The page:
This night is symbolic because it is happening at a crucial moment in the history of the West. We face an unprecedented economic crisis affecting Europe and the U.S. in particular. We are probably living a turning point in the history of humankind since the initial domination of the West. We face the emergence of new economic, political and military poles like China, India or Brazil. A new geography of power takes shape.  It is the beginning of the end of Western hegemony. To think of new political alternatives at a world scale cannot be done without integrating these new parameters, even when we think of policy from Bagnolet. Because if the European middle classes are globally affected, what is to be said of the ones living in the poorest neighborhoods of the Western peripheries?  We are certainly the first affected.

And if it seemed to us - today, May 7th, 2012, at the crossroads of all these symbols - necessary and imperative to ask the question of the civilization, it is because for this civilization that represents the pride of Mr. Guéant, we are its first victims, at least within Europe’s frontiers.

This civilization is inside of us.

It is here, in Bagnolet. Something as trivial as racial profiling during controls, depending on the way you look, on the color of the skin, depending on the origins. Depending on who is swarthy or not. It is one of the characteristics of this civilization in its most extreme triviality. It is the sign of a racial hierarchy. It is the sign of the survival of the Black Code and the Indigenous Code, even though abolished a long time ago. It is the sign of the existence of social races, built up in the political and judicial history of Europe and which make these codes exist in policemen's brains.

It exists in the despise showed by political authorities for the languages and cultures of the populations living in the ghettos, like Africans who would have not yet entered history, considered as not worthy enough to be officially recognized and taught.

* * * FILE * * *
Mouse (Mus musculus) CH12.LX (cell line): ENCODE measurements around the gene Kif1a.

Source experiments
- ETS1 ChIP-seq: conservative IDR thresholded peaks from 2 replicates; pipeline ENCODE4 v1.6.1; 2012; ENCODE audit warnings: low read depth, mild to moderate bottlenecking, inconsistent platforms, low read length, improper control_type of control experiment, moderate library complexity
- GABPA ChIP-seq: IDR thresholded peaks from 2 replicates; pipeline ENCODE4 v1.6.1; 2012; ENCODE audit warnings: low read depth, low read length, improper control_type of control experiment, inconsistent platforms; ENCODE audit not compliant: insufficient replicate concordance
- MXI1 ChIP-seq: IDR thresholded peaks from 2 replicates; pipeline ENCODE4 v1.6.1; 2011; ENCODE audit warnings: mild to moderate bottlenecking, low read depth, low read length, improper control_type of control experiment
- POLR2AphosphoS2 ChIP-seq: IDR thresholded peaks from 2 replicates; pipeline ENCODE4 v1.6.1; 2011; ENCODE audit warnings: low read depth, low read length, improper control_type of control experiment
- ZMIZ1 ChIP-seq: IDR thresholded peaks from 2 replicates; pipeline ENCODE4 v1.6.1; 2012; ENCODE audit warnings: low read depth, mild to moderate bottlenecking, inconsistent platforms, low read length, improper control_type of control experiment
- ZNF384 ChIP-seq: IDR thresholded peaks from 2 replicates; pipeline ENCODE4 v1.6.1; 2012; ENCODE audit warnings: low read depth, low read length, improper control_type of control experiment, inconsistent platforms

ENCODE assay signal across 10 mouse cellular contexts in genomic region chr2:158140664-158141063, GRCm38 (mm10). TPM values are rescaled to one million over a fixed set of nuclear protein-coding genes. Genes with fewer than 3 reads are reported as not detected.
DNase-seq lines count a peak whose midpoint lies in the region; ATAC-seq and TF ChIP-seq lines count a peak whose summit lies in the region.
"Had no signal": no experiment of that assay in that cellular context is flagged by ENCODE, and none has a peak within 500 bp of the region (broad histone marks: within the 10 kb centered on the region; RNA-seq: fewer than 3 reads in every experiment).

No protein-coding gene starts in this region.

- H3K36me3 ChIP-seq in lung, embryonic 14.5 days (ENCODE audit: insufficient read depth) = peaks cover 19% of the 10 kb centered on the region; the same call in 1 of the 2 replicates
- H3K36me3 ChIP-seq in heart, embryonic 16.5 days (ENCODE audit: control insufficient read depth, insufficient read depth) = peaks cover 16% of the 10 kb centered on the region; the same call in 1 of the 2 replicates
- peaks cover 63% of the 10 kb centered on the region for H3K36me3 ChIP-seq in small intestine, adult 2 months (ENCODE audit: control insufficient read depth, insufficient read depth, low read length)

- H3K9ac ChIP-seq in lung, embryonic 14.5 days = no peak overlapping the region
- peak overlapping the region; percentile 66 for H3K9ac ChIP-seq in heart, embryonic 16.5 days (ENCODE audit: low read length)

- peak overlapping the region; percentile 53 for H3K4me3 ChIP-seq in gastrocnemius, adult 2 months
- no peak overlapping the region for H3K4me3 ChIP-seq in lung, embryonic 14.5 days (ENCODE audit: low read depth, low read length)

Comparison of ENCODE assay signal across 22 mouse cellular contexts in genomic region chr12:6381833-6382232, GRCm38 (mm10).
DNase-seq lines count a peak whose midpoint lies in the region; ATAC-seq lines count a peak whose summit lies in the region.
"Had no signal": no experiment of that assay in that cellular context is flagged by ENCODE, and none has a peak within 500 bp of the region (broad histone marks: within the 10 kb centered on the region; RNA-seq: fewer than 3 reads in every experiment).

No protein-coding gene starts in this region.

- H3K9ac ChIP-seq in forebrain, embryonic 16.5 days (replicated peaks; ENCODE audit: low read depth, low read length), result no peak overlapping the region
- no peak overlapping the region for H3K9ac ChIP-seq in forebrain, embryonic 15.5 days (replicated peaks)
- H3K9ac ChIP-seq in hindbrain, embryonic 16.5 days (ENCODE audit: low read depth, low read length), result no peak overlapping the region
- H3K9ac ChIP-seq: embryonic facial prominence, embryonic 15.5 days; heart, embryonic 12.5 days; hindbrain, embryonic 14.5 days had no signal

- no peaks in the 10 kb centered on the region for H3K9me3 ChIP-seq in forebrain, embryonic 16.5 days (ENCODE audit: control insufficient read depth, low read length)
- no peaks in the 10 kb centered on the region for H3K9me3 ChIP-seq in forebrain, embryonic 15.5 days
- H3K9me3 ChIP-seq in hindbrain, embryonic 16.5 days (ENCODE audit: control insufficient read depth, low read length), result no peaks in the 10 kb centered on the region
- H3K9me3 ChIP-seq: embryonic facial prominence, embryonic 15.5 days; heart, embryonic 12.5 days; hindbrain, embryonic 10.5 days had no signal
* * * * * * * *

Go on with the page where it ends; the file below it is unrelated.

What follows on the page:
It exists in the obsessional hostility against Islam and its expressions within French society.

It exists in humanitarian interference in discourses justifying war or military interventions in Iraq or Libya.

This civilization exists in the heart of the Arab World. There, its name is Israel.

This civilization has been around for 400 years: its coming to life brought the Native American genocide, its mission pursued via the slave trade that saw, in fact, the deportation of many millions of Africans and the death of many other millions, the world colonization, the destruction or even the disappearance of entire societies along with fratricide wars within European frontiers in the manner of the two so-called world wars that caused millions of deaths and which were the scene for the Jewish genocide, along with the Tziganes and so many others.  This civilization pursues its work in Iraq and Afghanistan. Its craziness directs her now against Iran.

This civilization has been around for 400 years: her name is Western Modernity. France is one of the major actors of this civilization, even if the actor is tired and getting old.

Bagnolet belongs to this civilization.

In this civilization we are integrated. We are integrated up to the neck. Yet paradoxically, we are criticized for not being integrated, or at least not enough.  Get integrated! It is imperative. It is an order; an injunction. We have to comply. We have to obey. We have to submit ourselves without questioning.  But get integrated into what exactly?  What is this other step that we have to cross?  Or that we perhaps already widely crossed?  What is the blind spot of this question? What is the untold part from the injunction to the integration?  I may be venturing, but in my opinion it is to this civilization that they want us to integrate and that they want us to lose ourselves.  When we are told that Islam has not yet done its aggiornamento, that it is a religion from the past that needs to be reformed in order to adapt to modernity, we are told nothing else but this: Islam has to submit to the Western Civilization, to its norms, its capitalist economy; Islam has to empty itself. Islam has to become White. Islam has to integrate.